Bruce Cromoga liked to fish, but what he liked better was teaching other people how to do it, his friend and family told a Pierce County judge Friday.
Cromoga, a 61-year-old Milton resident, was returning from a fishing trip with his grandson Nov. 11, 2010, when a drunken driver crossed the center line on Alder Cutoff Road in East Pierce County and smashed head-on into the retired Boeing employee’s pickup.
Cromoga suffered severe injuries in the fiery crash and died in the hospital about a month later. The boy was hurt but survived.
Superior Court Judge Vicki Hogan on Friday sentenced the man behind the wheel of the other vehicle, Dana Boyer of Eatonville, to three years, 11 months in prison.
Boyer, 57, previously pleaded guilty to vehicular homicide and vehicular assault.
He said before sentencing he was anguished about what he’d done and has been lobbying lawmakers to make drunk-driving laws even stricter.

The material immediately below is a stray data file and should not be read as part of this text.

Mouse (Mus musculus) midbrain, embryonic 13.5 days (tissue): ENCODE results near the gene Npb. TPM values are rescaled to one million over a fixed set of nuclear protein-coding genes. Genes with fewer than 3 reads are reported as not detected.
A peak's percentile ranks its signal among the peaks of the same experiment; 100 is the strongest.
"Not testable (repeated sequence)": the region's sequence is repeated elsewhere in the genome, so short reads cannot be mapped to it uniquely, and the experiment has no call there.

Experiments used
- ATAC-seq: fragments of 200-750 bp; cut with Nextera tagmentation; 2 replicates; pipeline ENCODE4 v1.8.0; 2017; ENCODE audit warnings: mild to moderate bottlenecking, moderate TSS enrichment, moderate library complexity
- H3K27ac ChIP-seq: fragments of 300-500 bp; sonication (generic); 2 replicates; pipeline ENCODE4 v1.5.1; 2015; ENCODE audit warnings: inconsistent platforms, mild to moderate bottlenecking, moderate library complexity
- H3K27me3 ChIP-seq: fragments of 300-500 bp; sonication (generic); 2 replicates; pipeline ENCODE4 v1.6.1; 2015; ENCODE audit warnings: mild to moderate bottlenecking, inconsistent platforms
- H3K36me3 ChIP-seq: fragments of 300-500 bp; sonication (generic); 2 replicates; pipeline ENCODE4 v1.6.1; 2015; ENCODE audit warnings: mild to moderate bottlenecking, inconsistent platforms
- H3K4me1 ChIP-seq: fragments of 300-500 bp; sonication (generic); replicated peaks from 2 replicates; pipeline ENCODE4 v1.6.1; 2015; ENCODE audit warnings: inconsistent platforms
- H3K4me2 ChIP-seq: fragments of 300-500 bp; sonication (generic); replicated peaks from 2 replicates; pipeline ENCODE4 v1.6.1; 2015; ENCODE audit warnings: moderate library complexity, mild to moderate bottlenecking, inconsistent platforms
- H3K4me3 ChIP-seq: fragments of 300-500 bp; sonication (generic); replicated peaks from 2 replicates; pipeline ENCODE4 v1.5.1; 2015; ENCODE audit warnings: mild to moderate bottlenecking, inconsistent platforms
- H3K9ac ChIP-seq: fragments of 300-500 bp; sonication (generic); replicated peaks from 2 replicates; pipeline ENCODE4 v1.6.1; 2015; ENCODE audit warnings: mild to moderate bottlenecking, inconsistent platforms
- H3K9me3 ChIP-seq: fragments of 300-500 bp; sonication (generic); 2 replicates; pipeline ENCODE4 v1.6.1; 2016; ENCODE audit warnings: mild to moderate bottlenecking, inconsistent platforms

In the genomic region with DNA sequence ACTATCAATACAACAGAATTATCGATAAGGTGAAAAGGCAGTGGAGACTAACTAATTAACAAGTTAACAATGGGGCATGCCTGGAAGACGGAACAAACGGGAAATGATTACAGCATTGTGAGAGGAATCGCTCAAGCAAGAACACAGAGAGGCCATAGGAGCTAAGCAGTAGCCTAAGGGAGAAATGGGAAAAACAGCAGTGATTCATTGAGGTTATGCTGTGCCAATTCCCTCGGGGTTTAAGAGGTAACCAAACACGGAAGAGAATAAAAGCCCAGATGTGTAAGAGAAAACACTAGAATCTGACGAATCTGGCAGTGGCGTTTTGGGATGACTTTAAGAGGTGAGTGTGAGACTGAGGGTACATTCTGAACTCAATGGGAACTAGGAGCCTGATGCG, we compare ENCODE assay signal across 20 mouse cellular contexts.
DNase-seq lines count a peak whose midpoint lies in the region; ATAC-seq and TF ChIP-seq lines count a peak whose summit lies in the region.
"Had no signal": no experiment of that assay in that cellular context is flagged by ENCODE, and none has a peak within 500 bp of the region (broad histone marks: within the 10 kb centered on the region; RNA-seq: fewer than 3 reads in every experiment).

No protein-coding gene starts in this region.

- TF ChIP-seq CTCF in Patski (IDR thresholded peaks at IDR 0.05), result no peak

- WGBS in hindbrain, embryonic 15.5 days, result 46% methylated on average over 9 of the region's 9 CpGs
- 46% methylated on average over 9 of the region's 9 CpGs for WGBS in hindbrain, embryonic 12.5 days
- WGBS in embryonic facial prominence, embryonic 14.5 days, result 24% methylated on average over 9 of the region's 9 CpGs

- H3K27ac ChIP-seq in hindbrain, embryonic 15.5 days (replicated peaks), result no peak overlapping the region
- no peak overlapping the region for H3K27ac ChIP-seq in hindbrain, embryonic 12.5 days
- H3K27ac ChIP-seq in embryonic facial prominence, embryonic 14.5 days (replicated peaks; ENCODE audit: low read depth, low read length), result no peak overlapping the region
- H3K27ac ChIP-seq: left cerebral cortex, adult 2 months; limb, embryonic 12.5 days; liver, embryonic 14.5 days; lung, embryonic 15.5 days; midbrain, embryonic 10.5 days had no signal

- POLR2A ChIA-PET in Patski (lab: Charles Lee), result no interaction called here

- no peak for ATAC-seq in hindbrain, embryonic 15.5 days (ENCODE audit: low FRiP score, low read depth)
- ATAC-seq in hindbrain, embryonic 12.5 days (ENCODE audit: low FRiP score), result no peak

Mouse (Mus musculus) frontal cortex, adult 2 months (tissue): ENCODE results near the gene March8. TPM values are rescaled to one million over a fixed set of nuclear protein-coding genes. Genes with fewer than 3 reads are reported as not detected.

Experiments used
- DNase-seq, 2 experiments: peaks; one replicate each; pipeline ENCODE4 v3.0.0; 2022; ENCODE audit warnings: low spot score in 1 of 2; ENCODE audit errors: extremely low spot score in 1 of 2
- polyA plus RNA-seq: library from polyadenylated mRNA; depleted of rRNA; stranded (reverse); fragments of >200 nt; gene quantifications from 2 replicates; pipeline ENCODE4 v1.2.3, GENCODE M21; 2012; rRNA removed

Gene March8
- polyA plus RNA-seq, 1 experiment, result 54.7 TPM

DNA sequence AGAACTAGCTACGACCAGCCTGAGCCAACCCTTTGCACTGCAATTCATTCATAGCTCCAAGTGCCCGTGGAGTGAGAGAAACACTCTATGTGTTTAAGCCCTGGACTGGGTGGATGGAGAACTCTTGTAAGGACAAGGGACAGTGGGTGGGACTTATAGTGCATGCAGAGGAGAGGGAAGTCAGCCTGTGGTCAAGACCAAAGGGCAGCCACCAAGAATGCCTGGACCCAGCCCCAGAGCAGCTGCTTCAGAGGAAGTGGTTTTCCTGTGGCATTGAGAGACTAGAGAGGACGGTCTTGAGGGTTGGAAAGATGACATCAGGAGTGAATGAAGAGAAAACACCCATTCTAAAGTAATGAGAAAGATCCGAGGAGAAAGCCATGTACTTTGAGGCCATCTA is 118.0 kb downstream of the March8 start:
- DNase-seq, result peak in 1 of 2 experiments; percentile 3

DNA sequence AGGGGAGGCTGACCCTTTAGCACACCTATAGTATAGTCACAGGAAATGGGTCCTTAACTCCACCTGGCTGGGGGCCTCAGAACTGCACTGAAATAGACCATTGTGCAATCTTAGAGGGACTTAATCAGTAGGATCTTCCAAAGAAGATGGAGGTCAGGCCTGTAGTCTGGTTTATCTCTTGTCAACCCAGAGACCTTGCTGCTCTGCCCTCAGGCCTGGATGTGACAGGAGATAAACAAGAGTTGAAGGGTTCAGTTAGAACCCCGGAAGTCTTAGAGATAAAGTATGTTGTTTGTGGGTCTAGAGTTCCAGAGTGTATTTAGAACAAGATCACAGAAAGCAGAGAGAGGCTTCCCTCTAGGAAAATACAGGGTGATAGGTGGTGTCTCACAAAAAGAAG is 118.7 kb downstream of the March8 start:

Tests on blood drawn from Boyer four hours after the wreck showed his blood-alcohol level at .14. The legal limit in Washington is .08.
Boyer said Friday he thinks even the smallest trace of alcohol is too much.
“I thought I was fine to drive,” said Boyer, who admitted having three drinks earlier that day. “There should be zero tolerance for drunk driving.”
Cromoga’s relatives and friends said the world lost a good man in the crash.
Cromoga volunteered at a local Veterans Administration hospital since his retirement, teaching disabled people about the joys of fishing. He also volunteered at youth fishing events.
“He would be the guy who always took the dirty job of cleaning the fish,” said his friend of 30 years, Larry See.
Cromoga also was a loving husband, father and grandfather, they said.
“He was my everything,” his widow, Shari Cromoga, told Hogan.
The victim’s daughter, Natasha Cromoga, told the judge she wished Boyer could get more than the maximum four years, six months allowed by law.
“No time’s enough,” she said through tears. “He was a great man.”
Boyer, who faced a minimum sentence of three years five months, then said he was “filled with remorse and sorrow.”
“I apologize from the depths of my heart,” he said before Hogana handed down her senetnece.
Hogan handed down her sentence.